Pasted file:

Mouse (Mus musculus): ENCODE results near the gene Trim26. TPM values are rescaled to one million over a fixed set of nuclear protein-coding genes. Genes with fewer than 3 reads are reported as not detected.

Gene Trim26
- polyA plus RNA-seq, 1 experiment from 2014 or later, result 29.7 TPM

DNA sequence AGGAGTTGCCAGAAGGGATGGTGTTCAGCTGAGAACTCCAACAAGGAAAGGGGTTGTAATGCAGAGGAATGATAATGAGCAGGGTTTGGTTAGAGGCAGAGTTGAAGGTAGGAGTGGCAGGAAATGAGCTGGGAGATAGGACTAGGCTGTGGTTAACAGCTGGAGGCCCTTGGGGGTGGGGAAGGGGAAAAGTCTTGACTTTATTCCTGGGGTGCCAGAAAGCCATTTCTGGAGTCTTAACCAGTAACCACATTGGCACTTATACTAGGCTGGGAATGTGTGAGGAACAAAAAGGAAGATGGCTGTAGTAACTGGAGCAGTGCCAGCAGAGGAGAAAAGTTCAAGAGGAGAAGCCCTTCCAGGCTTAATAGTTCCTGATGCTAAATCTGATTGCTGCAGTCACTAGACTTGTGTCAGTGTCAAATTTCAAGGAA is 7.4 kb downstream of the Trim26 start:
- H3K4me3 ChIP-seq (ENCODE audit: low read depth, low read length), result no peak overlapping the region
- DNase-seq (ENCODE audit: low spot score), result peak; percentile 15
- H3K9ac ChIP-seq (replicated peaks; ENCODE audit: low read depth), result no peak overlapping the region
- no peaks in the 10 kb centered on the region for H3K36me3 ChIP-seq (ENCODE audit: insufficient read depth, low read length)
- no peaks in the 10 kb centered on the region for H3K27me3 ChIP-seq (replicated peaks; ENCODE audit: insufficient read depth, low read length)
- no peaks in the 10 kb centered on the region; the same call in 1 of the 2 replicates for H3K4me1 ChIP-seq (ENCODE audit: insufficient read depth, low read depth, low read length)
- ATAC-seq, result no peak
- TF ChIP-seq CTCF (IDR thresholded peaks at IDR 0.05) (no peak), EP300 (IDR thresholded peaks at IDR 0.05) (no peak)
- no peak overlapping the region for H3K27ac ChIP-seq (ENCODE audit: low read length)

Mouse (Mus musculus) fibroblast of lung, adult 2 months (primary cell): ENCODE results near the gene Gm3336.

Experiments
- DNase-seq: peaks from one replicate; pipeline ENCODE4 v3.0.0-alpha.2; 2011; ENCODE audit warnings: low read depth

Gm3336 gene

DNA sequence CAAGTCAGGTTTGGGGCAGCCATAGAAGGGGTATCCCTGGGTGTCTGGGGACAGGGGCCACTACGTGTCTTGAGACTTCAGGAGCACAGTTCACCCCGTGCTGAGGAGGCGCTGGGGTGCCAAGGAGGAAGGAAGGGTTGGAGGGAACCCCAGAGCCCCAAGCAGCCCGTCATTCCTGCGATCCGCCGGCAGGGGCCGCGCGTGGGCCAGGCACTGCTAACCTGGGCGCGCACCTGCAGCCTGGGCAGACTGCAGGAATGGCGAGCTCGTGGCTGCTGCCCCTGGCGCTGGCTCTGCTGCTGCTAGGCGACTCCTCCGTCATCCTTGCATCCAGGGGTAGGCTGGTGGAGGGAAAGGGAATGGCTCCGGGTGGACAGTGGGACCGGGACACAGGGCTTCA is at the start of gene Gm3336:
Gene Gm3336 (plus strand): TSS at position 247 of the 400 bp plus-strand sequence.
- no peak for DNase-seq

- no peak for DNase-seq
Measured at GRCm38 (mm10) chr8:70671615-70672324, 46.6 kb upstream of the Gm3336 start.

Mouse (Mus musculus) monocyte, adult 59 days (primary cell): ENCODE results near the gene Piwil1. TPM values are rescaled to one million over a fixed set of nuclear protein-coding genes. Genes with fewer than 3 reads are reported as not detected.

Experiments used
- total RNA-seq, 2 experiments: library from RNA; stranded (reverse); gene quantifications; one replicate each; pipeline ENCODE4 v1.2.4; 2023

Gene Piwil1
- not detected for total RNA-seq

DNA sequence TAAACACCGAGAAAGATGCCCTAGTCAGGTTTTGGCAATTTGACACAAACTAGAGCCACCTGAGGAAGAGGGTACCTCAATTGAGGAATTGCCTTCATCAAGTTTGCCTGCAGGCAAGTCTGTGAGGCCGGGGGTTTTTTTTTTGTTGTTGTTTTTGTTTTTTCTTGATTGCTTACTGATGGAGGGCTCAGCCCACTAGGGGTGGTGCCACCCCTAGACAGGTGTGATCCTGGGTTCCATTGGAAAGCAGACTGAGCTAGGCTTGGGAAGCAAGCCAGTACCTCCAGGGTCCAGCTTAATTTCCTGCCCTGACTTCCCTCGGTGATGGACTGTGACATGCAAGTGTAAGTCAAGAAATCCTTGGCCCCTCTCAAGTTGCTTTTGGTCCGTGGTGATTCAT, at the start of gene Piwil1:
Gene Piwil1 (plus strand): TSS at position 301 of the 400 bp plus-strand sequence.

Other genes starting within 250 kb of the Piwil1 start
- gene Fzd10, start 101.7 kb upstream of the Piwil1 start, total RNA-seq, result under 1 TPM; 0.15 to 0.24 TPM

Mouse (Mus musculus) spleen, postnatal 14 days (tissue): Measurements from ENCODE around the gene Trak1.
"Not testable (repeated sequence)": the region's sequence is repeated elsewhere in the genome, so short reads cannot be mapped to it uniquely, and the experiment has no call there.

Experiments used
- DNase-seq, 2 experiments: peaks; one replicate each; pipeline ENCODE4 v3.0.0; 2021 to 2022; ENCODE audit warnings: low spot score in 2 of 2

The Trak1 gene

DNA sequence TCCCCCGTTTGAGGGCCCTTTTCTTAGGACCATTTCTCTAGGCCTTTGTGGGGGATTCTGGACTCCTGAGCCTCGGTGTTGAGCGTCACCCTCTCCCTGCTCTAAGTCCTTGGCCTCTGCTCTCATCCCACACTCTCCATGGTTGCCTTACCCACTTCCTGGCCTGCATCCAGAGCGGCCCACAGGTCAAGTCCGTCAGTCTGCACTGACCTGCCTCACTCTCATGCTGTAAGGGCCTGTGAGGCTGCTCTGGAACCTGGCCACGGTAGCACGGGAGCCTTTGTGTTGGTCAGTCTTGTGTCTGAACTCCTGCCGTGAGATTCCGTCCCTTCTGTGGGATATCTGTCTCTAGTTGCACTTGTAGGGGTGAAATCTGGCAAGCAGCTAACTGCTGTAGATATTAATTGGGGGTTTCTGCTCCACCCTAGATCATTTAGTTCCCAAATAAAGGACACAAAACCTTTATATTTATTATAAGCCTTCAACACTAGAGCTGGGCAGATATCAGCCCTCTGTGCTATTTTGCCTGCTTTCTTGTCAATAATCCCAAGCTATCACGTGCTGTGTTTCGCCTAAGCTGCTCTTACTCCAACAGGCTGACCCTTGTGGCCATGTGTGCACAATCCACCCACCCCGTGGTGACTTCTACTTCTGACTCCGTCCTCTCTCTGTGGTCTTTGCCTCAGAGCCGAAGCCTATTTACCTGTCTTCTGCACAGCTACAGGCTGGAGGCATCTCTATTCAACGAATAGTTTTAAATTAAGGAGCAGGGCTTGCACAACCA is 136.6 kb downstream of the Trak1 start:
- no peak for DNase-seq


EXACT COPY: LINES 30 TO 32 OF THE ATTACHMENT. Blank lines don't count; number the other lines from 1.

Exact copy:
Other genes starting within 250 kb of the Piwil1 start
- gene Fzd10, start 101.7 kb upstream of the Piwil1 start, total RNA-seq, result under 1 TPM; 0.15 to 0.24 TPM

Mouse (Mus musculus) spleen, postnatal 14 days (tissue): Measurements from ENCODE around the gene Trak1.